King, William (1701-1769) (DNB00)
KING, WILLIAM (1701–1769), independent minister, was born in Wiltshire on 9 June 1701, and educated at a local school, and afterwards at the university of Utrecht. He passed his trials there, returned to England in 1724, and was at once called by the independent church at Chesham, Buckinghamshire, where he was ordained on 25 April 1725. He removed to London in 1740, and on 14 Feb. in that year became pastor of the independent church in Hare Court, Aldersgate Street, as successor to Samuel Bruce. Shortly afterwards he received from a Scottish university a diploma creating him D.D. On 14 Jan. 1748 he was chosen Merchants' lecturer at Pinners' Hall, where he died on 3 March 1769. He was buried in Bunhill Fields. Besides 192 lectures at Pinners' Hall, of which at his death he was the eldest lecturer, he delivered evening lectures at Silver Street and Lime Street chapels. An oil-portrait of King, which has been engraved by Hopwood, is preserved in the vestry at Hare Court.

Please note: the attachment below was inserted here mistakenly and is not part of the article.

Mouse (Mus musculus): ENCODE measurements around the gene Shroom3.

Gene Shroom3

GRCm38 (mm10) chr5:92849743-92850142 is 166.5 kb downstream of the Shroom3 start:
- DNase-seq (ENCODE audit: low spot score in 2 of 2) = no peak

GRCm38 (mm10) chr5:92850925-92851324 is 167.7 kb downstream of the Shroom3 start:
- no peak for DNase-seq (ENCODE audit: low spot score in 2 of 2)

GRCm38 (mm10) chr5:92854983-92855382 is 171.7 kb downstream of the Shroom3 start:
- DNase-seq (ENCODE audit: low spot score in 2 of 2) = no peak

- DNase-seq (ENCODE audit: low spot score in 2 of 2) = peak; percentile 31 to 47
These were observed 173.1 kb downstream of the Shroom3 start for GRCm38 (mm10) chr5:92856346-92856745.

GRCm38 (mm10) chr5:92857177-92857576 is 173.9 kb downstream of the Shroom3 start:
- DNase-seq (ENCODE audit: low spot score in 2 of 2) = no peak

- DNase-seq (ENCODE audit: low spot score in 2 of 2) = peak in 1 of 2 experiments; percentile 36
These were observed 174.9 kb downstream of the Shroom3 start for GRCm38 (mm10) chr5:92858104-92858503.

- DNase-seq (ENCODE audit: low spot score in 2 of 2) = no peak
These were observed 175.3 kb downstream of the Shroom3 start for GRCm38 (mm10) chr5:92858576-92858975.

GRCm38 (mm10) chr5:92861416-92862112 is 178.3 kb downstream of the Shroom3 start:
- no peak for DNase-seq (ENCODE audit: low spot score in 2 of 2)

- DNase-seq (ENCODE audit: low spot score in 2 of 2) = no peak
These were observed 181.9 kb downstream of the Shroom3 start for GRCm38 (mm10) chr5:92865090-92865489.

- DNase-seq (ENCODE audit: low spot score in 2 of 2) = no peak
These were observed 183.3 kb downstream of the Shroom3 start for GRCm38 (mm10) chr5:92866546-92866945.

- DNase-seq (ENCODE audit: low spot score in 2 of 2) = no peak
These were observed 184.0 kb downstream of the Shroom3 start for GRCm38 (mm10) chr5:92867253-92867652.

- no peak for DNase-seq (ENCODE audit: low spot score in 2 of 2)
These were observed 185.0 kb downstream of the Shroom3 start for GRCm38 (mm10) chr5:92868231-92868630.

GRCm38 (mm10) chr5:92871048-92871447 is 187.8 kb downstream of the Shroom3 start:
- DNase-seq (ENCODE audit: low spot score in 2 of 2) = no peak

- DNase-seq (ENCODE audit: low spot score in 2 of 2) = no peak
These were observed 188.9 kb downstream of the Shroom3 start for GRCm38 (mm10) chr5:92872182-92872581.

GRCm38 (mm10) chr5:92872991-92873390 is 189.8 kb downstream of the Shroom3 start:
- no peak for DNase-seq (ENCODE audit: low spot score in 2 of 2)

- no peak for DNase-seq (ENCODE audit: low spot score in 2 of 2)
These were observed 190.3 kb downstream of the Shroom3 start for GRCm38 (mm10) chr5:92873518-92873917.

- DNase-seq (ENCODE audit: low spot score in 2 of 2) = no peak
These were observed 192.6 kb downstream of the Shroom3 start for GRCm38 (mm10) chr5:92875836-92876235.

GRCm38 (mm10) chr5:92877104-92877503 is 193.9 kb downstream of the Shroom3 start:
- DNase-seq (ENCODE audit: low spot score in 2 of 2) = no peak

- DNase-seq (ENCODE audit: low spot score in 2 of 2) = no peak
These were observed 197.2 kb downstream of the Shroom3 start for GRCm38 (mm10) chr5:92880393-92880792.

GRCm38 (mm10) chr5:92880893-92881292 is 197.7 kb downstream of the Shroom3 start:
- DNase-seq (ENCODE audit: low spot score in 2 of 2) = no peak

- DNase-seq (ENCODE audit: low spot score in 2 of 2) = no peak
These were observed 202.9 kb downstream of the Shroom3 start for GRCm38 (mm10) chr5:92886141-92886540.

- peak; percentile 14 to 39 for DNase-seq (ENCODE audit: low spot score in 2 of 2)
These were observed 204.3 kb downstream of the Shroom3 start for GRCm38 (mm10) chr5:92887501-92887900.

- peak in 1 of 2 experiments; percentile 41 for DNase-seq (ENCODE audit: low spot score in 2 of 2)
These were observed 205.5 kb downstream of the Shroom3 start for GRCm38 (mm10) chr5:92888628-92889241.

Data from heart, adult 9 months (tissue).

[Musgrave's Obituaries; Wilson's Dissenting Churches, iii. 299; Jones's Bunhill Memorials, p. 135; Evans's Cat. of Engraved Portraits, i. 196; Gent. Mag. 1769, p. 168; London Mag. 1769, p. 333; Funeral Sermon by Dr. James Watson, from Isaiah lx. 19.]